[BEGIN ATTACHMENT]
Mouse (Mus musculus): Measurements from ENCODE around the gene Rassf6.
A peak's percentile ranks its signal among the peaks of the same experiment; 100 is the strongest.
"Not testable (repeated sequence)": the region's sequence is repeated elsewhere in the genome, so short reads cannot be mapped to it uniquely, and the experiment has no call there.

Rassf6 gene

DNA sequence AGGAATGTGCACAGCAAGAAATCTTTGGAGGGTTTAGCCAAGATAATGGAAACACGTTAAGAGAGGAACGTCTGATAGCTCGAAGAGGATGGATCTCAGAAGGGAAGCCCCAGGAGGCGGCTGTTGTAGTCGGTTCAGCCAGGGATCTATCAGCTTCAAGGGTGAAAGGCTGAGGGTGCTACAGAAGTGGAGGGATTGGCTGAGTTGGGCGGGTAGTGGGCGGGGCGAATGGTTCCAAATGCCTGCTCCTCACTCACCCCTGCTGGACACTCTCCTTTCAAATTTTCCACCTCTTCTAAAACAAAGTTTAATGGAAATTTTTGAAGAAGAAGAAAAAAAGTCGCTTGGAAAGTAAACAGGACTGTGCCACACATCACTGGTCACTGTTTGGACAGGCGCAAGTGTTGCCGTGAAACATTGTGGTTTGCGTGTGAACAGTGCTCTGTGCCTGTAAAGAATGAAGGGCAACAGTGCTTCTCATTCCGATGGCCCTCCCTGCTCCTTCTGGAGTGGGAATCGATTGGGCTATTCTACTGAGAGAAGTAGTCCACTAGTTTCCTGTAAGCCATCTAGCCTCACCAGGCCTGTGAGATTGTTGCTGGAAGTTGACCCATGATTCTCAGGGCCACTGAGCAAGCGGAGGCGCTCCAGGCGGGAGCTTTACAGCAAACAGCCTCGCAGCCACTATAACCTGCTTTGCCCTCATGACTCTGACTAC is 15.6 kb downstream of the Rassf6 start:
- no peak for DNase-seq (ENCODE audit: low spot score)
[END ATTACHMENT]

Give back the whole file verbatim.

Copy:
Mouse (Mus musculus): Measurements from ENCODE around the gene Rassf6.
A peak's percentile ranks its signal among the peaks of the same experiment; 100 is the strongest.
"Not testable (repeated sequence)": the region's sequence is repeated elsewhere in the genome, so short reads cannot be mapped to it uniquely, and the experiment has no call there.

Rassf6 gene

DNA sequence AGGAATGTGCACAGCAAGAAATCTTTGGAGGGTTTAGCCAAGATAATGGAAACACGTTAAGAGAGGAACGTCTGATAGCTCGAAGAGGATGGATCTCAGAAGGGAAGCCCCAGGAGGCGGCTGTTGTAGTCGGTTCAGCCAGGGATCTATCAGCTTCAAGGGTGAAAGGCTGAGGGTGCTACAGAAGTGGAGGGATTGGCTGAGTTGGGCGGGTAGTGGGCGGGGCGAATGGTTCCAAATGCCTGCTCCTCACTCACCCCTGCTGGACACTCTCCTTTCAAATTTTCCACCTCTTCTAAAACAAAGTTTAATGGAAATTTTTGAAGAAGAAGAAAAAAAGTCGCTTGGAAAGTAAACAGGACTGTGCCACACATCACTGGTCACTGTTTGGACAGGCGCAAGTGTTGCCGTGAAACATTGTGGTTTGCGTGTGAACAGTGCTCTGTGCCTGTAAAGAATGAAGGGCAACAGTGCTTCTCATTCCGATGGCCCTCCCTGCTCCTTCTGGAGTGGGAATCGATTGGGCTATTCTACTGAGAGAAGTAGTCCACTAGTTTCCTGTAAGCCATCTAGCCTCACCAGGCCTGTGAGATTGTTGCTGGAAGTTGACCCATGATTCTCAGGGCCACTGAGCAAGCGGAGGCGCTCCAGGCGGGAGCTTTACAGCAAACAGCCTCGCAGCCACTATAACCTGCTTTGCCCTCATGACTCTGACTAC is 15.6 kb downstream of the Rassf6 start:
- no peak for DNase-seq (ENCODE audit: low spot score)